“The roots had all grown over me, twisting around my arms and between my fingers, and the sweetest sound in my life was the ripping noise when I pulled my wrist free.”
The characters themselves are a little less vivid, though not difficult to find intriguing. Clementine returns to a place that doesn’t remember her, when freed by a boy named Eric Fisher. She is slightly peculiar – they all are – but smart and fierce and goodhearted. She adjusts to the world outside her cellar surprisingly well, given that she’s been locked away since she was seven. Fisher is a moody thing, though not unlikeable, and the relationship that develops between the two is slight and unhurried and doesn’t feel at all jarring, even if it lacks a firmer depth.
There are several unanswered questions, with any explanations involving the old families, the magic, etc. being woven in only lightly. Fiendish lacks those (sometimes) obvious moments in books that are solely there for the benefit of the reader’s understanding, which does add to its almost otherworldly tone, but makes some of the deeper, intricate details challenging to fully grasp. I’m not sure that I’d be able to explain all of it without poring over the book again, and even then, there’d be a few obvious gaps.
Despite that, I definitely liked this latest odd and unsettling tale from Brenna Yovanoff. Her words have that quietly enchanting feel that makes it impossible for me to stop reading, regardless of what the book is actually about, and regardless of whether or not the rest is up to par. Fiendish had me lost in its pages from the start, and I know I wouldn’t hesitate to read anything else this author has up her sleeve in the future. (less)
I somewhat had a suspicion about the twist from the start (I suspected EVERYONE at some point), but that didn't make the ending any less of a jaw-drop...moreI somewhat had a suspicion about the twist from the start (I suspected EVERYONE at some point), but that didn't make the ending any less of a jaw-drop moment.
Talk about intense.
This is one cleverly plotted, addictive and extremely well-written book. My mind is actually reeling.(less)
Spy Society (or Also Known As, as it is also titled) is a spy novel without really being a spy novel at all.
It’s a wonderfully warm contemporary read...moreSpy Society (or Also Known As, as it is also titled) is a spy novel without really being a spy novel at all.
It’s a wonderfully warm contemporary read – less about the mystery, the espionage, the deeper workings of the mission, and more about identity, relationships and friendship. The characters are seriously delightful, the humour is INFECTIOUS (really - a lot of mad grinning on my part), and the romance is pure and utter cuteness.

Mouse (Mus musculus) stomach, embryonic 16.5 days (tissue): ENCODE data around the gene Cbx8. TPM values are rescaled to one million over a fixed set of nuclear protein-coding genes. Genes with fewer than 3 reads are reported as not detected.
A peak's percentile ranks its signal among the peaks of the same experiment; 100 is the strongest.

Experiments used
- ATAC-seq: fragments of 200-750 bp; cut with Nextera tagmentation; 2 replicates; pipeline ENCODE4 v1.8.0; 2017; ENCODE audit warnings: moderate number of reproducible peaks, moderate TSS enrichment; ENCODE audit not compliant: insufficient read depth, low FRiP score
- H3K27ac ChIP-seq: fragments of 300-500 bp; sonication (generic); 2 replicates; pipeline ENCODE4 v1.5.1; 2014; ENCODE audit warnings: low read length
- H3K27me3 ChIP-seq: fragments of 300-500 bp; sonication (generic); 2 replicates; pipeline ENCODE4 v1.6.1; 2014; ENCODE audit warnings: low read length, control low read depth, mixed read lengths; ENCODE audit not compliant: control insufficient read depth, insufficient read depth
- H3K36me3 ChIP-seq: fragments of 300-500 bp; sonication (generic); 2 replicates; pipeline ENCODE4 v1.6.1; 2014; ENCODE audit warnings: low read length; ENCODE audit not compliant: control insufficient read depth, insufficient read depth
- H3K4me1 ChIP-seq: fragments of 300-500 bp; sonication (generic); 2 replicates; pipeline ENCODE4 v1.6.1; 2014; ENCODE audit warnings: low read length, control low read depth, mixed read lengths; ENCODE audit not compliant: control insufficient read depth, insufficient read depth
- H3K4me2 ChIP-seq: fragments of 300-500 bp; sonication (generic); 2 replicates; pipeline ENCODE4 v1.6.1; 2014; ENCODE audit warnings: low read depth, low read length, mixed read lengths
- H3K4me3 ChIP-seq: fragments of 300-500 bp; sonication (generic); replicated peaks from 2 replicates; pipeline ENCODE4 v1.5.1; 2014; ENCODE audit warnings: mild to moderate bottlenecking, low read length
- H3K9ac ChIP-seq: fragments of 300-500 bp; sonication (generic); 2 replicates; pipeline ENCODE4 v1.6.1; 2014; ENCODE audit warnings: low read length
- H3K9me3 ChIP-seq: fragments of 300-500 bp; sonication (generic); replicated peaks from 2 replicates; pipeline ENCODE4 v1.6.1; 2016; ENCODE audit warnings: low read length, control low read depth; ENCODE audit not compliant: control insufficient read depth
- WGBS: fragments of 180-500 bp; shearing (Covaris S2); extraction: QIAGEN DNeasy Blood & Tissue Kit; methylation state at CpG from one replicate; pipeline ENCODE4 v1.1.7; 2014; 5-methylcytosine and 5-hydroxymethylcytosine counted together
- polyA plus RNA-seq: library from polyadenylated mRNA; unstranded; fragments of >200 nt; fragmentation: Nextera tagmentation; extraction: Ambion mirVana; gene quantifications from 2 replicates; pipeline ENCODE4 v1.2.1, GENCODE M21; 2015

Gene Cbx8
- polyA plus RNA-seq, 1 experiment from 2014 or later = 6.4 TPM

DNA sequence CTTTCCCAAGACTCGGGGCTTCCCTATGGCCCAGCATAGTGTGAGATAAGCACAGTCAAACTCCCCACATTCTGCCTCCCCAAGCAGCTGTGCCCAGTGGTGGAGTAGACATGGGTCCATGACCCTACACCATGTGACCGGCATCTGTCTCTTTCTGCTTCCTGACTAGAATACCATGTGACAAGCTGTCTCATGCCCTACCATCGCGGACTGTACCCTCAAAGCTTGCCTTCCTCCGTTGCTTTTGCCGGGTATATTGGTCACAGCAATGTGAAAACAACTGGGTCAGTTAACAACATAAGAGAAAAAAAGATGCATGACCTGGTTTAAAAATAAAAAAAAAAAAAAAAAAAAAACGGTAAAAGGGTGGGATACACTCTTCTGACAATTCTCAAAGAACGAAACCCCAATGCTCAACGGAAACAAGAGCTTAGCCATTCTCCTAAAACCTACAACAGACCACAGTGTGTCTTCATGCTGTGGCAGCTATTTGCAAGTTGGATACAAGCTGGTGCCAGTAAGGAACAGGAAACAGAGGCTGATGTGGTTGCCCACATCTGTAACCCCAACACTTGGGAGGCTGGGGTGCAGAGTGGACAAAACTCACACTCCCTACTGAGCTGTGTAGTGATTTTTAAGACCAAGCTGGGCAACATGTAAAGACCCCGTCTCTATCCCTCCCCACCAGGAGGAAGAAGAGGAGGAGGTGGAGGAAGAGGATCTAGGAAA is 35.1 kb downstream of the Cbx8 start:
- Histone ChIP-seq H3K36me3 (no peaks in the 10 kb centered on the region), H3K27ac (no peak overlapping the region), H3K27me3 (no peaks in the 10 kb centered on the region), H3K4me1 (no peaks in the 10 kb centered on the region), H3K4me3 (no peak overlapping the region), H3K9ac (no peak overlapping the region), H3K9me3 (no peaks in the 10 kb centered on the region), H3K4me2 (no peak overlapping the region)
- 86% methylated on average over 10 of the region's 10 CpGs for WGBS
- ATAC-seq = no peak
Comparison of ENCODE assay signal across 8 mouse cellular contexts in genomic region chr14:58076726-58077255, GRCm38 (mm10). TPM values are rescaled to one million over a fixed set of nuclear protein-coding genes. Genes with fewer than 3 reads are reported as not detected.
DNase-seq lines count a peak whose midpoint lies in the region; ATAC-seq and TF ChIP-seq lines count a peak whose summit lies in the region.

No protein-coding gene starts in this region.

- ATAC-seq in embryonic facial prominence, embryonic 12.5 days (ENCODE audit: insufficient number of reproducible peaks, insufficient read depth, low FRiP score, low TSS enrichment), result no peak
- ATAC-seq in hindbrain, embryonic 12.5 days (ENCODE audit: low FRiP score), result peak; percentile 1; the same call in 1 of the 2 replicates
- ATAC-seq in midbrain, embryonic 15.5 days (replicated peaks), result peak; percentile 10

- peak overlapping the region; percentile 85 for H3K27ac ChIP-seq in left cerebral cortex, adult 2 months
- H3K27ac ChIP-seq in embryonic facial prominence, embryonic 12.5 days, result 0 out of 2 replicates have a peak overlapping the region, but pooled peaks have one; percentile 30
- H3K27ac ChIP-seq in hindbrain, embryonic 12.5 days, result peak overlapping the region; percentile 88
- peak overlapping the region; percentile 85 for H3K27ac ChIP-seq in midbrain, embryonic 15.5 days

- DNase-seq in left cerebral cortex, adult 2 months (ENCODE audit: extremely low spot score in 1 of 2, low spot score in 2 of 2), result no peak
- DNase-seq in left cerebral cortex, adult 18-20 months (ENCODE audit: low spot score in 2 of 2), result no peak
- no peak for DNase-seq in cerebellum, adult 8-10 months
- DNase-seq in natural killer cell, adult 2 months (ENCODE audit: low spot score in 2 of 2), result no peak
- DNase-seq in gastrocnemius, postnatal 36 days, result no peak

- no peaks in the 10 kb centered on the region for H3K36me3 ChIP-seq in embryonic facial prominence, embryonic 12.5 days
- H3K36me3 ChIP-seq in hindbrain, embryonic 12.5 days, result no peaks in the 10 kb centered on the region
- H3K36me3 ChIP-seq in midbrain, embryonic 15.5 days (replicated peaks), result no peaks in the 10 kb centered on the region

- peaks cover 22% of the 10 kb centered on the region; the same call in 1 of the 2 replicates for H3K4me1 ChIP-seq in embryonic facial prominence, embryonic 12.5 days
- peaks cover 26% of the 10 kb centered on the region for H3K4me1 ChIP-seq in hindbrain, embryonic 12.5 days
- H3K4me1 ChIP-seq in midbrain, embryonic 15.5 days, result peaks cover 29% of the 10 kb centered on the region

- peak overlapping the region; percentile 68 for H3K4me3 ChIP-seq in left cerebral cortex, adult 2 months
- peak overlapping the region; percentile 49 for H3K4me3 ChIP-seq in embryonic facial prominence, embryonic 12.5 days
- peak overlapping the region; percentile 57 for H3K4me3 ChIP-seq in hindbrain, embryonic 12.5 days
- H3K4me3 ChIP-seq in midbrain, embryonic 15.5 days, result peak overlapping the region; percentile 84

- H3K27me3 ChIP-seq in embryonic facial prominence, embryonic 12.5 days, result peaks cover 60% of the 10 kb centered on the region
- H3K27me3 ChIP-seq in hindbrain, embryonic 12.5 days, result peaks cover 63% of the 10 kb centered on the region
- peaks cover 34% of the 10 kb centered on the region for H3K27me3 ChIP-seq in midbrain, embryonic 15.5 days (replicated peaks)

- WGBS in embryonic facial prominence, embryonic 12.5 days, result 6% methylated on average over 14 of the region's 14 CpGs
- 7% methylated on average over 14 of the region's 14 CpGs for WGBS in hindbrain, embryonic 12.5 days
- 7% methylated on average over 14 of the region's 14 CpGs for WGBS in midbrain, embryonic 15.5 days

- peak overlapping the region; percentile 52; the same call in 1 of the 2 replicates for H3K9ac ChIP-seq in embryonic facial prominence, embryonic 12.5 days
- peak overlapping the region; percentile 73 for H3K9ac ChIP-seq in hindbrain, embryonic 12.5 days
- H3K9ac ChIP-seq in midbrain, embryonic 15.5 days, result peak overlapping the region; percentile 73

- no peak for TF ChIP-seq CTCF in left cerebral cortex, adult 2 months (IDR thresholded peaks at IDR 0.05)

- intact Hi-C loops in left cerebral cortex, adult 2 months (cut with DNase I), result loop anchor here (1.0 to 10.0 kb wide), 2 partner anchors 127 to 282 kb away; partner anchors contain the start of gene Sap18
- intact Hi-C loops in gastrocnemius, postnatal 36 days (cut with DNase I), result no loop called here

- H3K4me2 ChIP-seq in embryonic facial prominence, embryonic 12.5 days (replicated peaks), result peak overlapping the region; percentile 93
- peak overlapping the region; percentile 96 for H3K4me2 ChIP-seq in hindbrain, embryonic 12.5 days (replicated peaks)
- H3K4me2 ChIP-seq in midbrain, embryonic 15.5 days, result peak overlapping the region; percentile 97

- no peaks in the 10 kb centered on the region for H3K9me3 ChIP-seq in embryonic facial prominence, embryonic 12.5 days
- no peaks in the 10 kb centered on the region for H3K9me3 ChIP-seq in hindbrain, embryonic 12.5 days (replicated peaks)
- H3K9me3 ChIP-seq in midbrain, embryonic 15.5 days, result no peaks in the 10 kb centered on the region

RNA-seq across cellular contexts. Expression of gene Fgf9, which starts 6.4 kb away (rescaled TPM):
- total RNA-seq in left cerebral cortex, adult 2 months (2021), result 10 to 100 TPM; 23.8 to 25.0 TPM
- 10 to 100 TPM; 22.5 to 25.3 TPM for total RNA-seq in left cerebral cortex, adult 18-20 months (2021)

It’s essentially exactly what I needed; something light and fun, with just enough emotion and depth to make it memorable. The plot itself – teen girl undercover on an assignment to get closer to Jesse Oliver, the son of a target – is somewhat farfetched, and there is a bit of silliness, a definite need for some suspension of disbelief, but it doesn’t ever feel like a huge flaw. Rather, there is certain charm to this story, something very likeable about its breeziness and easy narrative.
The best part is the characters – their ties, their interactions, the dialogue. Main character Maggie Silver is a bit of goof ball, amusing and completely easy to warm to. Best friend Roux is wild and brash and wonderful, and the unconventional friendship that sparks to life between these two is utterly brilliant. An aspect that I wasn’t expecting, but absolutely welcomed, was Maggie’s parents’ great personalities. Their role in the story is an excellent one, both funny and heart-warming.
It’s Jesse Oliver and the romance that made me smile most of all. There’s awkwardness, hilarity, some touching moments, and one incredibly pleasing first date.
This is really just the sort of book that simply makes the day brighter. I still feel like I’m floating and can’t wait to try more from Robin Benway soon. (less)
This is the sort of thing that I can appreciate for being brutally honest, sometimes ugly, as the real world and the real people in it often are. Ther...moreThis is the sort of thing that I can appreciate for being brutally honest, sometimes ugly, as the real world and the real people in it often are. There is slut-shaming, racial slurs, religious insensitivity, characters that are pretty vile at times. The protagonist is not anyone I’d immediately want to hang out with (though she grew on me), and nor are half the other people in this book.
A lot of it is like watching a TV show or movie where you cringe through most of it, maybe get disgusted or frustrated by some of it, but there is a reason to keep going, despite all of that. For me, Anika Dragomir’s narrative voice is an addictive thing. It’s darkly humorous, somewhat dramatic and ridiculous at times, but above all, raw and unflinching.
Her brand of sarcasm won’t suit all, I imagine, nor will her choices or thoughts regarding the characters around her. Still, I think this book will have its audience. If there’s one thing that I really feel it did wrong it’s the ending. It isn’t the momentous, devastating-but-eye-opening conclusion it probably meant to be. It doesn’t fit the tone of the rest of the book, and the jarring quality of it makes it lose a lot of the weight it should have had. (less)